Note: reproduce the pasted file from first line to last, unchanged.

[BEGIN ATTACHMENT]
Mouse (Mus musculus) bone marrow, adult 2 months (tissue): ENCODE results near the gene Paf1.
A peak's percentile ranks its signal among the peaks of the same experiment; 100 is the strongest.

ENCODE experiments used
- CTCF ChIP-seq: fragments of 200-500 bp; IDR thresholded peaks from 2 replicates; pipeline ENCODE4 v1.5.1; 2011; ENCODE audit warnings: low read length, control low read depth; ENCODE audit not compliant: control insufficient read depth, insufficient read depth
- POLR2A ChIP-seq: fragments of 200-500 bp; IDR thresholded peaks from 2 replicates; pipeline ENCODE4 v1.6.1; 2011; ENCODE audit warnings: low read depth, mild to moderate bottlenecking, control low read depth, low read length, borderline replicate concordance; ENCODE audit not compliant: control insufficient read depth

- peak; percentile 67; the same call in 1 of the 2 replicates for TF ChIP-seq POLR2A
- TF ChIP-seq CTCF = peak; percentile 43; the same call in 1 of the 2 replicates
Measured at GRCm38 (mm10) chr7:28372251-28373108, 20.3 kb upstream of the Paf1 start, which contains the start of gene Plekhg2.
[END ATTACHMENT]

Mouse (Mus musculus) bone marrow, adult 2 months (tissue): ENCODE results near the gene Paf1.
A peak's percentile ranks its signal among the peaks of the same experiment; 100 is the strongest.

ENCODE experiments used
- CTCF ChIP-seq: fragments of 200-500 bp; IDR thresholded peaks from 2 replicates; pipeline ENCODE4 v1.5.1; 2011; ENCODE audit warnings: low read length, control low read depth; ENCODE audit not compliant: control insufficient read depth, insufficient read depth
- POLR2A ChIP-seq: fragments of 200-500 bp; IDR thresholded peaks from 2 replicates; pipeline ENCODE4 v1.6.1; 2011; ENCODE audit warnings: low read depth, mild to moderate bottlenecking, control low read depth, low read length, borderline replicate concordance; ENCODE audit not compliant: control insufficient read depth

- peak; percentile 67; the same call in 1 of the 2 replicates for TF ChIP-seq POLR2A
- TF ChIP-seq CTCF = peak; percentile 43; the same call in 1 of the 2 replicates
Measured at GRCm38 (mm10) chr7:28372251-28373108, 20.3 kb upstream of the Paf1 start, which contains the start of gene Plekhg2.